Having a balanced diet requires making balanced and smart decisions. The key is to understand that all bodies have different needs.
Advisor: Alicia Cleves Huergo
Nutritionist and dietitian
Eating well is never about giving up food or saying no to certain treats. Eating well is about choosing what you eat, when it is best to eat and how much to eat. What is recommended for some is not necessarily recommended for others. According to nutritionist and dietitian Alicia Cleves Huergo, the reason for this is that all bodies are different and the nutritional needs of a child are not the same as those of a teenager, adult or pregnant woman.
Diets cannot be standardized. They should be chosen depending on a person’s activities, sex, weight, stage of life they are at and state of health. In other words, there are many factors that should be taken into account in order to establish the right nutrition plan for someone,” our specialist states.
What should a diet consist of?
A little of everything, of course, but in moderation and by making good choices. Proteins, carbohydrates, fats, fruits and vegetables are therefore essential to any nutrition plan. Leaving any of these foods out can cause health complications in the mid to long term.
Proteins with a high biological value include eggs, milk and meat. For vegans and vegetarians, legumes are an alternative. However, for those who follow these diets, the U.S. National Library of Medicine warns, “Most plant proteins are incomplete. Proteins from meat and other animal products are complete proteins. This means they supply all of the amino acids the body can’t produce on its own.” Amino acids help produce new cells and help regenerate those that need it.
As nutritionist Cleves Huergo explains, carbohydrates are classified as simple and complex. Complex carbohydrates are absorbed slowly, they make you feel full and they are found in grains such as rice and quinoa, and in plantains and potatoes, among others. They include whole-grain breads, other whole grains, starchy vegetables and legumes. Simple carbohydrates are absorbed quickly, however, and are found in the natural sugars of fruits, vegetables, milk and dairy products. They also include the added sugars of processed and refined foods.
Contrary to what many people think, this type of nutrient is an important part of your diet. Among its other benefits, it provides the energy your body needs to function and is good for having healthy skin and hair. High quality fats include vegetable-based fats such as olive and canola oils. Avocados, grains, nuts and seeds are also good sources of healthy fats. Animal fats should be something you avoid in your diet as well as the processed and trans foods that are found in “junk” food.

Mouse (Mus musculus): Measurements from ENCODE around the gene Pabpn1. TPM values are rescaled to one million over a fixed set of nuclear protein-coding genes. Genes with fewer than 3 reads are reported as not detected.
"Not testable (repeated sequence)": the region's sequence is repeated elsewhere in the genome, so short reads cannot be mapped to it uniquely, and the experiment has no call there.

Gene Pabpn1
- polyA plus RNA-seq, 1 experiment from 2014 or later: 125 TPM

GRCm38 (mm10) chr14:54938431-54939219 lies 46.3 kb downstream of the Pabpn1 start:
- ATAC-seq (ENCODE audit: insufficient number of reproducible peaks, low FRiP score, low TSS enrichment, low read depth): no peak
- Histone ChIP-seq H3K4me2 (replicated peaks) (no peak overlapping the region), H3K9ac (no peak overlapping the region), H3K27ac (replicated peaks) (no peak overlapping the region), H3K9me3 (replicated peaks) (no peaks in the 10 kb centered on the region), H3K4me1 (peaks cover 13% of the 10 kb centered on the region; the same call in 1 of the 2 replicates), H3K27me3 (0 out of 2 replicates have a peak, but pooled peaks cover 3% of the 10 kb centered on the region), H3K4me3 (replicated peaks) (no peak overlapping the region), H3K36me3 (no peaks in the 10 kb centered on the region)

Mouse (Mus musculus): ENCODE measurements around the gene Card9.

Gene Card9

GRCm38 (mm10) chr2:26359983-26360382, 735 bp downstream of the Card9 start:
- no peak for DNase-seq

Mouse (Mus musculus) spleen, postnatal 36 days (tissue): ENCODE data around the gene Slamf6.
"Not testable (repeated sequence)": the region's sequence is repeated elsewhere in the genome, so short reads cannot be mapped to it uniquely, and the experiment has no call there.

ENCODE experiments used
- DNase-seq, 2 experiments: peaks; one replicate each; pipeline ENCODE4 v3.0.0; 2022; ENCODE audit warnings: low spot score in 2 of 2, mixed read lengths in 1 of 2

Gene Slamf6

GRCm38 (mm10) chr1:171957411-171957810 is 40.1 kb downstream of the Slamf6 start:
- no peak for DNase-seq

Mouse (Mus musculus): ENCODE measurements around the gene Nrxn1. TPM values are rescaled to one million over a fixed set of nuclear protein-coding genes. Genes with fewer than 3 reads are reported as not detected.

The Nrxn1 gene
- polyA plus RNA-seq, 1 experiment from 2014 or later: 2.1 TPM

There is no miracle solution
On social media or on the web, the list of ‘magic diets’ never seems to end, as well as the people who believe that these nutritional programs will make them lose those extra pounds. While that may be possible, at what cost?
As nutritionist Cleves Huergo indicates, the most common consequences of adopting these practices are anemia, malnutrition, calcium deficiency, hypoproteinemia (protein deficiency in the body), kidney disorders, osteopenia and other complications. She emphasizes, “All nutrients are necessary at all stages of life. It is not about eliminating them because when that happens, your metabolism goes crazy.”
With protein-based diets, our specialist warns that the kidneys are the most affected since the body does not have the ability to store an excess amount of this substance, making the kidneys work twice as hard, which may potentially cause renal failure.
While they are not the best aspects of a nutrition plan, there is no need to be extreme about eliminating candies, sweets and fast foods. It is okay to eat them in a conscious way, as something extra, without including them as part of your daily diet. In such cases, it is important to consider how often you eat them, and of course seek out the guidance of a specialist in order to follow a balanced nutrition plan without leaving those little pleasures behind.
Are smoothies and fasting the answer?
Of course not! To start, it is important to clarify that smoothies are supplements, not a main meal, which is why there is no advise against drinking them, as long as they do not turn into a replacement for your breakfast or dinner. More specifically, as Huergo indicates, a green vegetable smoothie that isn’t sieved, for example, can be used as a reinforcement for those who do not eat enough fiber.
Similarly, occasional fasting is also a delicate matter. “With fasting, what people believe happens in theory is that when they don’t eat anything, the body begins to use what is stored. However, what really happens, is that when fasts begin the night before and continue for a long time, blood sugar levels go down, and the persona may experience acid reflux and gastritis; which is why it is much easier and healthier to watch your calories, not overeat, do exercise, not eliminate nutrients and therefore protect your metabolism,” Huergo states.
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